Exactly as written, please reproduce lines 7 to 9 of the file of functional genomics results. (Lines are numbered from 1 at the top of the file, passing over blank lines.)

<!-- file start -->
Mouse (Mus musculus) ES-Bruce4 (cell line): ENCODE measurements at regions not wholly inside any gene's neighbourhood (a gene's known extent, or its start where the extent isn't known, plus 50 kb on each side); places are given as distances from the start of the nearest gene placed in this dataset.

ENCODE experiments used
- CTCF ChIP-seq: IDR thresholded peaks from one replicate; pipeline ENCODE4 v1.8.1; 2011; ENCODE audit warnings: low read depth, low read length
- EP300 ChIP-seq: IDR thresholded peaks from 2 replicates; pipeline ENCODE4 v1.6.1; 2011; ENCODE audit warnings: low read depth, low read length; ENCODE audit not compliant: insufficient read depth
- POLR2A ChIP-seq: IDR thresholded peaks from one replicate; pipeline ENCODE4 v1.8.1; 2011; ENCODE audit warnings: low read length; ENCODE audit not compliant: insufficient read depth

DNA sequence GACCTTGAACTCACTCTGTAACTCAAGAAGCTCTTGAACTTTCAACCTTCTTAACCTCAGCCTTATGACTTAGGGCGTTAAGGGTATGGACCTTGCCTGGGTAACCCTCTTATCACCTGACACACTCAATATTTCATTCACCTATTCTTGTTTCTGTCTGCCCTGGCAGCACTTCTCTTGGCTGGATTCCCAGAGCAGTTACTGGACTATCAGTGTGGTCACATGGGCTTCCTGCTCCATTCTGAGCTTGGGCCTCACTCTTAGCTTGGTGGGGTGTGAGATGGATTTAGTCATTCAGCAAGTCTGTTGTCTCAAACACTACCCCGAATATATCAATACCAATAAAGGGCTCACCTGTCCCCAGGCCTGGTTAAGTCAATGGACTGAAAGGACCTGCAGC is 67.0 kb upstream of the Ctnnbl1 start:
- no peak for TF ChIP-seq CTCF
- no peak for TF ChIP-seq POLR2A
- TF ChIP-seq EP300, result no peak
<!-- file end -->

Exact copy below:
- no peak for TF ChIP-seq CTCF
- no peak for TF ChIP-seq POLR2A
- TF ChIP-seq EP300, result no peak